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Geosciences professor Julie Libarkin doesn’t wear dresses in public.
It’s not because she has to get down on the ground to do her job — she doesn’t dig up rocks — but because she cannot stand the constant harassment that comes when she does.
“I don’t wear dresses any more because almost every time I have worn a dress, I have been assaulted,” said Libarkin, who is now a full professor at of Michigan State University.
Libarkin is far from alone. More than half — 58 percent — of women in academia have been sexually harassed, the the National Academies of Sciences, Engineering, and Medicine (NASEM) says in a new report.
That makes academia second only to the military in terms of rates of sexual harassment. Nearly 70 percent of military women say they’ve been sexually harassed.
Science, technology, engineering and medicine (STEM) fields are the worst, the report finds.
It lays down a road map for universities and other academic institutions to do something about it.
“Through our work it became clear that sexual harassment is a serious issue for women at all levels in academic science, engineering, and medicine, and that these fields share characteristics that create conditions that make harassment more likely to occur,” the study group’s co-chairs, Wellesley College president Paula Johnson and Massachusetts Institute of Technology professor Sheila Widnall wrote in the report’s introduction.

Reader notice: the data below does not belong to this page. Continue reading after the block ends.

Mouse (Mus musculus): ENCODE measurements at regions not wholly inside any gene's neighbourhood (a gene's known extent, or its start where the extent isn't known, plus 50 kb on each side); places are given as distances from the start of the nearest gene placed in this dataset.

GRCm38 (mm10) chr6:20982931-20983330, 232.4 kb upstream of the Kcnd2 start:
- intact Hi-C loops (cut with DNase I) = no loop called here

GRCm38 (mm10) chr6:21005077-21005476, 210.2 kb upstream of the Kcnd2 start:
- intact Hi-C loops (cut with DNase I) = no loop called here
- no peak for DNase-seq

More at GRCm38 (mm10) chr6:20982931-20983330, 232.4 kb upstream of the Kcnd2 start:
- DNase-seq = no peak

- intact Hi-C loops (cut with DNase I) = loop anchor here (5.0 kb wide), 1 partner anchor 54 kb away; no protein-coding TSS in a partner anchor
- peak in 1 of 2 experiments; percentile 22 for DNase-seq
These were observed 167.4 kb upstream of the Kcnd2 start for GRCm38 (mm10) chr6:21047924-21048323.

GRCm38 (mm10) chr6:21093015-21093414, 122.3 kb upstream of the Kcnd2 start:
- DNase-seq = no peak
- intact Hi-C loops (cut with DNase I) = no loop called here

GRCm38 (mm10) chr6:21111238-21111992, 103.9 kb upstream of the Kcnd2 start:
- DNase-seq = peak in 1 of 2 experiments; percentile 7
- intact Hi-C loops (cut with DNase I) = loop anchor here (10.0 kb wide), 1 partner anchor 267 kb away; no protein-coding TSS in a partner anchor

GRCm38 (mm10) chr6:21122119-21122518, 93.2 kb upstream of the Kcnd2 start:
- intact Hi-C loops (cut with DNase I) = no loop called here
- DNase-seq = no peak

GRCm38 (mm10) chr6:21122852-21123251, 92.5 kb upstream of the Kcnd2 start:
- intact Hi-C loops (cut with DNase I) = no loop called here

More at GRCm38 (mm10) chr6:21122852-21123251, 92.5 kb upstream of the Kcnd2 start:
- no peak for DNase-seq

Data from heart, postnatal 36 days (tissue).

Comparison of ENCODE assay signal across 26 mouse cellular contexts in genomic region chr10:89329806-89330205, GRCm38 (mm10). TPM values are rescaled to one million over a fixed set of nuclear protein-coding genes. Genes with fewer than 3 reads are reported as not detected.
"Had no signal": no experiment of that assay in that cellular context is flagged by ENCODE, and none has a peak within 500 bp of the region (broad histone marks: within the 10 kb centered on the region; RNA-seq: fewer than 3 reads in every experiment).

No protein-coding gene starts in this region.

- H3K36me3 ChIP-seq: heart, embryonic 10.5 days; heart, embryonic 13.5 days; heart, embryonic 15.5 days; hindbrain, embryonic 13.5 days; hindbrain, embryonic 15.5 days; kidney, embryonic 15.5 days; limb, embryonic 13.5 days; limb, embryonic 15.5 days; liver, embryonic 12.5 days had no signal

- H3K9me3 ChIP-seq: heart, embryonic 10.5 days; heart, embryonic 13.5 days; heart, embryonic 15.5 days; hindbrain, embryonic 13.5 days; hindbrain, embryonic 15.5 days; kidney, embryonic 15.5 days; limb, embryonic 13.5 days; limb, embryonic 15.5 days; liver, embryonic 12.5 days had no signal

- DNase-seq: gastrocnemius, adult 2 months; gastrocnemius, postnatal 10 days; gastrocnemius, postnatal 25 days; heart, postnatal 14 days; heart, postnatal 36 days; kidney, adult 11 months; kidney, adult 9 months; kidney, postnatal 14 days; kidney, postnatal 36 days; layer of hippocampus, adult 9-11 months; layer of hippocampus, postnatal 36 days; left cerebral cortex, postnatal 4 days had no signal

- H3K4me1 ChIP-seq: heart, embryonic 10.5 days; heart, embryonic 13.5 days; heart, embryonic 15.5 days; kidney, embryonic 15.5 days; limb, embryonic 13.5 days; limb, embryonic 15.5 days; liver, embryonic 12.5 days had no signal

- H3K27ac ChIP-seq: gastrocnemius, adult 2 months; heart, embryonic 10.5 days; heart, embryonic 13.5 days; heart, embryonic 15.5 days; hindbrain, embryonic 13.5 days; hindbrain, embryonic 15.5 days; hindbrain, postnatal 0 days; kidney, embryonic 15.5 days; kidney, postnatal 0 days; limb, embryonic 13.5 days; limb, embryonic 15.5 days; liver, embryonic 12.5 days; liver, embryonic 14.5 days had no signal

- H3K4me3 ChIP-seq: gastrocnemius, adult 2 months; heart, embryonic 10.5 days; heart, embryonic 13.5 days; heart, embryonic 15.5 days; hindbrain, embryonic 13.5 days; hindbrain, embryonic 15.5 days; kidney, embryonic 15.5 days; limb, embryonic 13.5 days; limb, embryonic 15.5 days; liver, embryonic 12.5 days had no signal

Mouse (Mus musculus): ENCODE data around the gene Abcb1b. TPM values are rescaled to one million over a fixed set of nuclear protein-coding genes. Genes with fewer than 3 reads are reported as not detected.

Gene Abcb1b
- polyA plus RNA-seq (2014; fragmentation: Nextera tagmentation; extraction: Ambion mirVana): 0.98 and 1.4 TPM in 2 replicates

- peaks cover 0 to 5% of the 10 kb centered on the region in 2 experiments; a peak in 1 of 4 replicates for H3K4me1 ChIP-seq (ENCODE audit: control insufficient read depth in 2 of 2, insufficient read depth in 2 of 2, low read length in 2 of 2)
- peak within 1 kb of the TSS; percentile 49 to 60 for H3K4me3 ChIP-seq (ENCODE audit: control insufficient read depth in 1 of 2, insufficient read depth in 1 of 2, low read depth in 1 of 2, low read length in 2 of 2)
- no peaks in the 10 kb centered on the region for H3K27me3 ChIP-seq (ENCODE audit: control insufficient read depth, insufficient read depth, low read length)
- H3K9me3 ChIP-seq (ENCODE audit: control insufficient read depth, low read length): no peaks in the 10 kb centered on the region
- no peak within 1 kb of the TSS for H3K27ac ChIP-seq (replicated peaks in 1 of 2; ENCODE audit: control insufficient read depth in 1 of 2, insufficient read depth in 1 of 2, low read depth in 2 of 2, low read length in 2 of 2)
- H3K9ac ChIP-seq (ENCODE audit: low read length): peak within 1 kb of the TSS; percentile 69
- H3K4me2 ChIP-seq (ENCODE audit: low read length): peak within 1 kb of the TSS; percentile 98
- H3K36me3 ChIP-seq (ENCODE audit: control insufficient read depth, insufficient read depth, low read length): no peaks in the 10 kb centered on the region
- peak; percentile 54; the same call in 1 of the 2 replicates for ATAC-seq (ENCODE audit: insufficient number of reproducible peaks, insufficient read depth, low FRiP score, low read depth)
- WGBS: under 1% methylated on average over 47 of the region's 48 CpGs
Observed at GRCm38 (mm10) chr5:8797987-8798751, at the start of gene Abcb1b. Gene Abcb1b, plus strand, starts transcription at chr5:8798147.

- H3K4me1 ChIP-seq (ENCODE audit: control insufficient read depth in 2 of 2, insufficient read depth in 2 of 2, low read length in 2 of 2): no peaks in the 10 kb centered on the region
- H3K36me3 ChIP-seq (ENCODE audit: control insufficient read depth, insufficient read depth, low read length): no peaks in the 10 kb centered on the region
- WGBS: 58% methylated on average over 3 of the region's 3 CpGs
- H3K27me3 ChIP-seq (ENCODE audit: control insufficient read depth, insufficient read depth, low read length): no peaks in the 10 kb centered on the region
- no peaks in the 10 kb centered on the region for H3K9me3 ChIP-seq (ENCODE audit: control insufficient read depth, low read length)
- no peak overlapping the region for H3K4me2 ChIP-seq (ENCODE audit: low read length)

Concrete ways to help make it stop include sending a clear message that harassment will not be tolerated; supporting women who report incidents; making investigations clear and open; and diluting the power of male superstars, who often control the careers of everyone below them.
Libarkin approves of this proposal. Academic careers often hinge on a single mentor, and that’s not good for men or women, she said.
“I would suggest that even before entering STEM, (women) use social media to build a community of people,” said Libarkin, who heads the Geocognition Research Lab at Michigan State University.
“Expand your community and recognize that mentoring doesn’t come from one person.”
Academia is especially prone to sexual harassment because of the hierarchical nature of institutions, the report says.
“Research has consistently shown that institutions that are male dominated — with men in positions that can directly influence career options of women who are subordinate to them — have high rates of sexual harassment.”
And of course, most universities and colleges are male-dominated.
“Most department chairs and deans are men. Most principal investigators are men. Most provosts and presidents are men,” the report reads.
That doesn’t mean that all men harass all women, but it’s clear that when there’s a boy’s club atmosphere, with tacit signals that sexual harassment or discrimination will be winked at, bad behavior flourishes.